Alwyn: Violin Concerto

Naxos: 8570705

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Alwyn: Violin Concerto

Awards:

Gramophone Magazine

Editor's Choice - June 2011

Label:

Naxos

Catalogue No:

8570705
(8.570705)

Discs:

1

Release date:

28th March 2011

Barcode:

0747313070572

Length:

57 minutes

Medium:

CD (download also available)
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Alwyn: Violin Concerto


Alwyn:

Violin Concerto (1937-1939)

Lorraine McAslan (violin)

Miss Julie Suite

arranged by Philip Lane

Fanfare for a Joyful Occasion (1948)


CD

$9.00

(also available to download from $7.00)

Usually despatched in 2 - 3 working days. (Available now to download.)

Naxos’s many highly-praised recordings of William Alwyn’s music have done much to revive excitement among today’s listeners for this British composer who is best known for his 200 or so film scores.

Alwyn’s bravura Violin Concerto, the second and most substantial of his six concertos, is romantic and rhapsodic in nature. The Miss Julie Suite takes episodes from his last completed opera based on Strindberg’s tragic play, while the Fanfare for a Joyful Occasion pays tribute to the late percussionist James Blades.

Juilliard School-trained violinist Lorraine McAslan has been praised by The Strad as “one of the most distinguished British violinists of her generation”.

William Alwyn: Violin Concerto

I. Allegro ma non troppo

II. Allegretto e molto semplice

III. Allegro moderato alla marcia - Coda: Allegro e pesante

William Alwyn: Miss Julie Suite (arr. P. Lane for orchestra)

I. Allegro - Valse tempo - Moderato (Tempo di polka)

II. Andante sostenuto (poco adagio) - Piu mosso (poco allegretto) - Moderato - Tempo di valse - Andante sostenuto

III. Lento - Allegro non troppo - Andante largamente - Lento, ma non troppo - Poco allegro - Andante sostenuto

William Alwyn: Fanfare for a Joyful Occasion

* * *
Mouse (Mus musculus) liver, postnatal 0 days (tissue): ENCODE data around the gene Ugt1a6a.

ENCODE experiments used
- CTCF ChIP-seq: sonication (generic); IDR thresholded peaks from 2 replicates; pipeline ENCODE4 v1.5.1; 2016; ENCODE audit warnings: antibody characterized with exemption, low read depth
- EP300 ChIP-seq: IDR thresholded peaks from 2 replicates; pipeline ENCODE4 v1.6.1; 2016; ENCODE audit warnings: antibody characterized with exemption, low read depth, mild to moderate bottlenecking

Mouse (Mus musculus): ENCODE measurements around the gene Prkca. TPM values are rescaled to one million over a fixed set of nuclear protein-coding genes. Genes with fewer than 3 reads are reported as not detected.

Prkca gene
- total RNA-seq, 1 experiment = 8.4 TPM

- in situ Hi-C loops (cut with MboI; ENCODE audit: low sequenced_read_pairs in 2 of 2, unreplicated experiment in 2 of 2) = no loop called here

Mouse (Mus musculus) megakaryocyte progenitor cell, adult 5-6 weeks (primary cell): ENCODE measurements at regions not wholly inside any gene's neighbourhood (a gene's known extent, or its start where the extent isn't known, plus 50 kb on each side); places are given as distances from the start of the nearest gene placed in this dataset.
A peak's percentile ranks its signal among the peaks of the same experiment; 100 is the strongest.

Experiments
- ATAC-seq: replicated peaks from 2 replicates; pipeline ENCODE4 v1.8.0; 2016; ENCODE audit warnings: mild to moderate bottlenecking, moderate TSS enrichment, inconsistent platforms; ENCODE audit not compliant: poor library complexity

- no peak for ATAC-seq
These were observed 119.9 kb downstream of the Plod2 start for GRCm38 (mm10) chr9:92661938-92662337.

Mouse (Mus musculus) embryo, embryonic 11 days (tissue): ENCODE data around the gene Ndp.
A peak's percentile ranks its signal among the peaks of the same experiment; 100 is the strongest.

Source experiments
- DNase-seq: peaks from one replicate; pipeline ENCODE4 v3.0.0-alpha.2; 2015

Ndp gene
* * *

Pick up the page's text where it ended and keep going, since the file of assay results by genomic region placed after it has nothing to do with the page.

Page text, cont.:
Fanfare for a Joyful Occasion

The Telegraph

8th April 2011

****

“this recording calls attention to the music’s beguilingly romantic heart and to Alwyn’s ability to make the violin sing. Beautifully played by Lorraine McAslan, the concerto also benefits from the support of the RLPO under David Lloyd-Jones.”

The Guardian

21st April 2011

***

“It's couched in an unashamedly late-Romantic idiom, and if it has a model at all, it is Elgar's violin concerto, with which it shares a mood of autumnal wistfulness in its long opening movement...Lloyd-Jones shapes it with great affection and the soloist Lorraine McAslan seems utterly authoritative; their performance suggests the concerto does deserve to be heard in a concert hall soon.”

Gramophone Magazine

June 2011

“Lloyd-Jones and McAslan give admirable shape to the long, rhapsodic first movement...[the] technically demanding finale is performed with agile warmth by McAslan whose attractive tone and expressive style seem entirely in tune with this distinctive musical language. It is good to hear the suite of pieces from Alwyn's last completed opera, Miss Julie...A recording that fuels one's desire to hear the entire opera properly and professionally staged.”

Classic FM Magazine

July 2011

****

“McAslan plays [the Concerto] with such heart-rending sincerity, technical poise and beguiling tonal purity. The RLPO under David Lloyd-Jones's inspired direction, support her to the hilt and then come into their own with a thrilling traversal of the Miss Julie Suite that captures its coruscating changes of mood with tactile precision.”

BBC Music Magazine

July 2011

***

“Lorraince McAslan makes a convincing case for the work: fearsome weight of tone is not her style, but she has bravura and accuracy to spare, and her musicianship's brand of thoughtful loveliness suits the slow movement beautifully.”

london24.com

17th June 2011

“Although there have been previous performances, the Alwyn Violin Concerto is a piece which has yet to win favour with many lovers of British music. However, this committed reading will be another step along the road to the work’s acceptance.”

The Guardian

18th August 2011

***

“the dramatic overture The Moor of Venice and the Seven Irish Tunes arranged into a suite for small orchestra – are perfectly judged light music. The equally slight Serenade from 1932, though, is a bit more than that...they come together in a distinctly pithy and pungent sequence.”

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